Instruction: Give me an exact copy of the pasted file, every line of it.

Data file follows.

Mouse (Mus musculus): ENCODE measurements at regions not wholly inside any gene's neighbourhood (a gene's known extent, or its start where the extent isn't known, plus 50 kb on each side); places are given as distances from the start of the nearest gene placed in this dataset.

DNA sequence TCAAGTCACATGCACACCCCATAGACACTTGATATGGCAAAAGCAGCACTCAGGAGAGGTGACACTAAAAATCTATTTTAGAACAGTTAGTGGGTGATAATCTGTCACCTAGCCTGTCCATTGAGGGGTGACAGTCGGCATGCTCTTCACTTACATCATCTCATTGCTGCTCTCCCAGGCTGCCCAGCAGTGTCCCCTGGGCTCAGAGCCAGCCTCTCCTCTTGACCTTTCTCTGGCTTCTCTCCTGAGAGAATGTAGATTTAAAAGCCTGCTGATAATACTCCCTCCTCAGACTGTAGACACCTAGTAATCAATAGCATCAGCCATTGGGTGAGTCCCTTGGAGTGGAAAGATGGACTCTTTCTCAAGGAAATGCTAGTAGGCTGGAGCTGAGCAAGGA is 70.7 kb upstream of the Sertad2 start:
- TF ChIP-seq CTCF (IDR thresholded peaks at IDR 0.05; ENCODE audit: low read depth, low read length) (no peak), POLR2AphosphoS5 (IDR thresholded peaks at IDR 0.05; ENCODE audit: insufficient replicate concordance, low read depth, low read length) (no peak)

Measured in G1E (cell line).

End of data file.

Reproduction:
Mouse (Mus musculus): ENCODE measurements at regions not wholly inside any gene's neighbourhood (a gene's known extent, or its start where the extent isn't known, plus 50 kb on each side); places are given as distances from the start of the nearest gene placed in this dataset.

DNA sequence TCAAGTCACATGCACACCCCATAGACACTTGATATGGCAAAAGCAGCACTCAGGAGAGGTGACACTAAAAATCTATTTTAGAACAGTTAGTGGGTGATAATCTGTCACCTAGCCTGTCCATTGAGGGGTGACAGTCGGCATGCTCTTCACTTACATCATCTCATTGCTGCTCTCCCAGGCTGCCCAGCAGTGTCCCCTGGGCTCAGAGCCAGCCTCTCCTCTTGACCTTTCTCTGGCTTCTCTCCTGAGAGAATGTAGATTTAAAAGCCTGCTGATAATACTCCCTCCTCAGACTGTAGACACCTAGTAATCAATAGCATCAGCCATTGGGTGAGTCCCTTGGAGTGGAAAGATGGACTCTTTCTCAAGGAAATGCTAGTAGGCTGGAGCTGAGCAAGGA is 70.7 kb upstream of the Sertad2 start:
- TF ChIP-seq CTCF (IDR thresholded peaks at IDR 0.05; ENCODE audit: low read depth, low read length) (no peak), POLR2AphosphoS5 (IDR thresholded peaks at IDR 0.05; ENCODE audit: insufficient replicate concordance, low read depth, low read length) (no peak)

Measured in G1E (cell line).